In the case of the Corona pandemic, “suppliers must now consider “impossibility,” according to § 275 BGB. If it is impossible for the contractual partner to provide the service, the obligation to perform may lapse. In the course of this, however, the entitlement to the counter-performance is also lost, whereby this – in the case of a counter-performance already rendered – must be returned.
If there is no impossibility, § 313 BGB could be consulted. According to the aforementioned standard, a disturbance of the basis of the contract is given if circumstances that have become the basis of the agreement have changed seriously after the conclusion of the contract, and the parties would not have concluded the contract or would have concluded it differently under this aspect. This gives rise to the possibility of adjusting the contract and, under certain circumstances, the right to rescind or terminate it.
Concerning the pandemic, it should also be considered that many contracts contain clauses that, among other things, regulate the case of force majeure. It is therefore advisable to consult an expert. Our contract law practice group will be happy to assist you in reviewing your contracts and work with you on possible responses or courses of action.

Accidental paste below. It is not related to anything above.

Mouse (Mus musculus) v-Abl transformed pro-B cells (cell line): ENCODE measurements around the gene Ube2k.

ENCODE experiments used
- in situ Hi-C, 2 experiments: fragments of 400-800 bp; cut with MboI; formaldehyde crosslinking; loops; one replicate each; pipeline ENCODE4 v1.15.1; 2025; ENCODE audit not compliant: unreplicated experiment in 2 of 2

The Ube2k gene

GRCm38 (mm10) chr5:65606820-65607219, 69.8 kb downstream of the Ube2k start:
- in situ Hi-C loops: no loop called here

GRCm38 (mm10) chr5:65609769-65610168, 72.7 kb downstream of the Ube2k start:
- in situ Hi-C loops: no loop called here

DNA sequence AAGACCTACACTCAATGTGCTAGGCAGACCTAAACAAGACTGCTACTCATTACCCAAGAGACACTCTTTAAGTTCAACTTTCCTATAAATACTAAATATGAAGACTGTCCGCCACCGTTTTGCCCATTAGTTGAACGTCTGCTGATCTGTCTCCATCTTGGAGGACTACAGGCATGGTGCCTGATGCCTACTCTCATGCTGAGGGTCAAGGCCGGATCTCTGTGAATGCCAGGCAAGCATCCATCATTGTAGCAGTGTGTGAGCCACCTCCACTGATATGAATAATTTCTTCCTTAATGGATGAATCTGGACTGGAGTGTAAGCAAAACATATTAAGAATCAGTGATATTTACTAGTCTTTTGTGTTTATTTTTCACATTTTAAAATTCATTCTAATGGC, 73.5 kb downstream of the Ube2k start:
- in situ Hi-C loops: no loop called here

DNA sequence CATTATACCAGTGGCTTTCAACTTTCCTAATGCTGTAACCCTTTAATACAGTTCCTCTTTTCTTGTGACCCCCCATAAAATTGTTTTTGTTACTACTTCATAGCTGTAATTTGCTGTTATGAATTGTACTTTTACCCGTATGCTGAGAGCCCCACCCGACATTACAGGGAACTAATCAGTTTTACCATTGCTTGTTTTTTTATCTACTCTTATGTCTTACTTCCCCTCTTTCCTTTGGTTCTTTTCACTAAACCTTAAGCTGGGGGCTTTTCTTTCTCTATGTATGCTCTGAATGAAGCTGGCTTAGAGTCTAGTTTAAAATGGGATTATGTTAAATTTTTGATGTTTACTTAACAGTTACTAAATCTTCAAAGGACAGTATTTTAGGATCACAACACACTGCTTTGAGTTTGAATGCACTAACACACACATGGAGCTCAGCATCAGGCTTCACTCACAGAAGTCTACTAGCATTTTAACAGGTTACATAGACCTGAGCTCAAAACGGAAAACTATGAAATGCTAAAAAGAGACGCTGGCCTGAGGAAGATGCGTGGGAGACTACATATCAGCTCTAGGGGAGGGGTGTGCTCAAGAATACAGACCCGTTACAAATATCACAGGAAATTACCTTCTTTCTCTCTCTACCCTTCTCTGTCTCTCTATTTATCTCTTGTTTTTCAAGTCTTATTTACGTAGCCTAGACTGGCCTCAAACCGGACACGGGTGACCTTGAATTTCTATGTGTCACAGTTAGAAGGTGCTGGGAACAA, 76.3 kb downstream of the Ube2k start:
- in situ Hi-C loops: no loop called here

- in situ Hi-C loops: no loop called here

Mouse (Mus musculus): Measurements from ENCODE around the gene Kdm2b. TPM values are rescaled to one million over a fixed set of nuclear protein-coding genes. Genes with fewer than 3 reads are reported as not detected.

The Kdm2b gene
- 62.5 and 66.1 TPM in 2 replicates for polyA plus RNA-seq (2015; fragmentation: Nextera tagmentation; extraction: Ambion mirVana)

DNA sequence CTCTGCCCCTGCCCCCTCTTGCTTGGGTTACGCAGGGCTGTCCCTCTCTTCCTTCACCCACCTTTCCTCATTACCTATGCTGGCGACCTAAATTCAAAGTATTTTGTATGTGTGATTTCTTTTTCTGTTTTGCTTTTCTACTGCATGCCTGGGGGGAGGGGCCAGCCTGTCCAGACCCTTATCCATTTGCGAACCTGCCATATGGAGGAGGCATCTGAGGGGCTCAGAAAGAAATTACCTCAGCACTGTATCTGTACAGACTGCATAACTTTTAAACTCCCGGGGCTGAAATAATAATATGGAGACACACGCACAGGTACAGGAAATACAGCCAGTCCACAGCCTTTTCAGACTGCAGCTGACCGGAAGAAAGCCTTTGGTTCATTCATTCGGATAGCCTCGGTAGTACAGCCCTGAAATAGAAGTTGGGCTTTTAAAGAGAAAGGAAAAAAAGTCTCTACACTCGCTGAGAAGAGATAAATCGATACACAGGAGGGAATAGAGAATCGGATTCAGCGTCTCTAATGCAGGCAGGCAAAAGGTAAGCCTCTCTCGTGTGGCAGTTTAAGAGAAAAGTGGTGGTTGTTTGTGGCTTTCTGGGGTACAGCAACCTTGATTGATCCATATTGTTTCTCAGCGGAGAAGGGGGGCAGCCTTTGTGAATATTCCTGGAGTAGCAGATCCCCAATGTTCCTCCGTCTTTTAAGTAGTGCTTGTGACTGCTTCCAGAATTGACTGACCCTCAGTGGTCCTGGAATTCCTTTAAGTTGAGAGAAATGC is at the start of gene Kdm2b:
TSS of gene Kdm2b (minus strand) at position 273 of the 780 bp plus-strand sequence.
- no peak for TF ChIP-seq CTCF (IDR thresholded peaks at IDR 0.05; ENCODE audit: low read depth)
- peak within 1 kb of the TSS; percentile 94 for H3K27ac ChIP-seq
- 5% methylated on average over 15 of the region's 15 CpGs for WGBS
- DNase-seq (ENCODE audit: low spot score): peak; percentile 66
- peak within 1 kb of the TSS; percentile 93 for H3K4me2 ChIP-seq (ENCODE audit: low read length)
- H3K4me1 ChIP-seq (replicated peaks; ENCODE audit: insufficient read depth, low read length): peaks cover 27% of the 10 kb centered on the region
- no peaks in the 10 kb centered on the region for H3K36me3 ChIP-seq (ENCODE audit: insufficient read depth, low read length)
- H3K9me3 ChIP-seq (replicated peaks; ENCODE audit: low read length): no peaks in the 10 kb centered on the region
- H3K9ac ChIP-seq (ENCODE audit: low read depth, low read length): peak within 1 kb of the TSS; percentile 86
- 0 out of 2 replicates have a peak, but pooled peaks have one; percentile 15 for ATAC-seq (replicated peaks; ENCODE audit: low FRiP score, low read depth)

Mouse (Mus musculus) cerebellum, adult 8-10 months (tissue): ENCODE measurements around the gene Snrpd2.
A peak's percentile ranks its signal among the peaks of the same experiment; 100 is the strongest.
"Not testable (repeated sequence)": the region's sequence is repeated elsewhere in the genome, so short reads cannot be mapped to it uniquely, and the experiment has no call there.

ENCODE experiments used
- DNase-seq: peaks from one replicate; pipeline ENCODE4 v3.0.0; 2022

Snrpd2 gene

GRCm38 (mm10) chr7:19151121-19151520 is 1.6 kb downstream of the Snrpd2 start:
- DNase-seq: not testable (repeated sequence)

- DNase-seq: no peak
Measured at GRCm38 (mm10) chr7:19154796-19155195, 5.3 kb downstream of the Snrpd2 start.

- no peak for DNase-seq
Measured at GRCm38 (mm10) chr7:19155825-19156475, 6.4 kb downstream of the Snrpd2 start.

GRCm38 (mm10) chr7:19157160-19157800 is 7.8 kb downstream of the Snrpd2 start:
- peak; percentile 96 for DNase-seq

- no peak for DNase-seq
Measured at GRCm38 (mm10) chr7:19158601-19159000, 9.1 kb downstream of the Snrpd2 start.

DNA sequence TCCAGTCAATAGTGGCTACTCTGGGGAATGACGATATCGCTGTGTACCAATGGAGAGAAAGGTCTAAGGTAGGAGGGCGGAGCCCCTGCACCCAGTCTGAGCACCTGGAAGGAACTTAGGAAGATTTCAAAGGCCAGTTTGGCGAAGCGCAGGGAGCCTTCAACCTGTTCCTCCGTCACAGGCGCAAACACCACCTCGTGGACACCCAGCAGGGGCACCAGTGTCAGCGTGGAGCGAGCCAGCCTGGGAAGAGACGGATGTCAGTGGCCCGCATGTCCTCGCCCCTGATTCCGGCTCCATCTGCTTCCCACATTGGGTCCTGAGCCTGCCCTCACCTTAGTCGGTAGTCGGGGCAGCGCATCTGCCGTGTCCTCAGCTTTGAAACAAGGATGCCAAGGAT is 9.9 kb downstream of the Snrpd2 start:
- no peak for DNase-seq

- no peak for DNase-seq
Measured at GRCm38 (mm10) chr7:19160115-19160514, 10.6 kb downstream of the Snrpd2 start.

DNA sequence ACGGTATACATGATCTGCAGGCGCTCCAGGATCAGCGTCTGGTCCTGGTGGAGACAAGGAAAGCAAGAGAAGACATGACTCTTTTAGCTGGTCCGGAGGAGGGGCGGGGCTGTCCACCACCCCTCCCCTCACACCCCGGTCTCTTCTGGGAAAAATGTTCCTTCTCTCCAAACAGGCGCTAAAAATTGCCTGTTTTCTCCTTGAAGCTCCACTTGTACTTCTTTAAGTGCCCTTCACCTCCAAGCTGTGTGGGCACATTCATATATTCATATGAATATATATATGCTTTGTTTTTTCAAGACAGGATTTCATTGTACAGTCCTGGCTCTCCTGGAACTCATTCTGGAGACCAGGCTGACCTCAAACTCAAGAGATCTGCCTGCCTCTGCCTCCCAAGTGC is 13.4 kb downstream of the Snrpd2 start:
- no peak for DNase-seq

The Supply Chain Due Diligence Law
In the course of this article, we would like to draw your attention to the Supply Chain Due Diligence Act (LkSG). This law will come into force on 01.01.2023 and is intended to improve the international human rights situation. We would be happy to explain the law and its impact on your company. Don’t hesitate to get in touch with us via our online form.
Legal Advice from Schlun & Elseven Rechtsanwälte
The information provided in this article is of a general nature. For further information and legal advice, please do not hesitate to contact the legal team at Schlun & Elseven. We are your reliable and competent partner for all questions regarding contract law and other areas of law.
Schlun & Elseven Rechtsanwälte is a multidisciplinary and full-service law firm. With offices in Cologne, Aachen and Düsseldorf as well as conference rooms in Hamburg, Berlin, Stuttgart, Frankfurt and Munich, we operate nationwide and are always at your service. Our attorneys advise you in German, English and other languages. Call us, send us an e-mail or use our online form – we will be happy to give you an overview of your options as part of an initial assessment.